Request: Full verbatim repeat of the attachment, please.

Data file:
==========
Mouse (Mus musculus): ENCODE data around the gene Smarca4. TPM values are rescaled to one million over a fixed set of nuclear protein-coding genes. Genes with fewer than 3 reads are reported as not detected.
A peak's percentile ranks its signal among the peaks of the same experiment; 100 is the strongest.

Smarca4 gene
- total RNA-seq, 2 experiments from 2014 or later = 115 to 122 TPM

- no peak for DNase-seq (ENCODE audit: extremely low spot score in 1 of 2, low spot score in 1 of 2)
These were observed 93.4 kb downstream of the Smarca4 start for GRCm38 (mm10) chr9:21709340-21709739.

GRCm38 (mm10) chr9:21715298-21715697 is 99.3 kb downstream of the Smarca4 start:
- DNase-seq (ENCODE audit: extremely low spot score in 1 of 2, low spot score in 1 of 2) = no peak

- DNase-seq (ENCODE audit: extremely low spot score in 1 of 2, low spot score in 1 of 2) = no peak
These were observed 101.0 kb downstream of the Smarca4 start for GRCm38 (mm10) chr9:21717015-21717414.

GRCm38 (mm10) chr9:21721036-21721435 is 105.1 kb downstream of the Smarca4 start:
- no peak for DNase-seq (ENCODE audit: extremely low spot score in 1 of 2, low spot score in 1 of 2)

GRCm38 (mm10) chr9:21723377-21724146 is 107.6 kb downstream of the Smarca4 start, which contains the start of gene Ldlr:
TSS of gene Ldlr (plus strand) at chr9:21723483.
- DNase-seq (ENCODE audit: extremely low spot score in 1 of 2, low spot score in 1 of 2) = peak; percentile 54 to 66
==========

Mouse (Mus musculus): ENCODE data around the gene Smarca4. TPM values are rescaled to one million over a fixed set of nuclear protein-coding genes. Genes with fewer than 3 reads are reported as not detected.
A peak's percentile ranks its signal among the peaks of the same experiment; 100 is the strongest.

Smarca4 gene
- total RNA-seq, 2 experiments from 2014 or later = 115 to 122 TPM

- no peak for DNase-seq (ENCODE audit: extremely low spot score in 1 of 2, low spot score in 1 of 2)
These were observed 93.4 kb downstream of the Smarca4 start for GRCm38 (mm10) chr9:21709340-21709739.

GRCm38 (mm10) chr9:21715298-21715697 is 99.3 kb downstream of the Smarca4 start:
- DNase-seq (ENCODE audit: extremely low spot score in 1 of 2, low spot score in 1 of 2) = no peak

- DNase-seq (ENCODE audit: extremely low spot score in 1 of 2, low spot score in 1 of 2) = no peak
These were observed 101.0 kb downstream of the Smarca4 start for GRCm38 (mm10) chr9:21717015-21717414.

GRCm38 (mm10) chr9:21721036-21721435 is 105.1 kb downstream of the Smarca4 start:
- no peak for DNase-seq (ENCODE audit: extremely low spot score in 1 of 2, low spot score in 1 of 2)

GRCm38 (mm10) chr9:21723377-21724146 is 107.6 kb downstream of the Smarca4 start, which contains the start of gene Ldlr:
TSS of gene Ldlr (plus strand) at chr9:21723483.
- DNase-seq (ENCODE audit: extremely low spot score in 1 of 2, low spot score in 1 of 2) = peak; percentile 54 to 66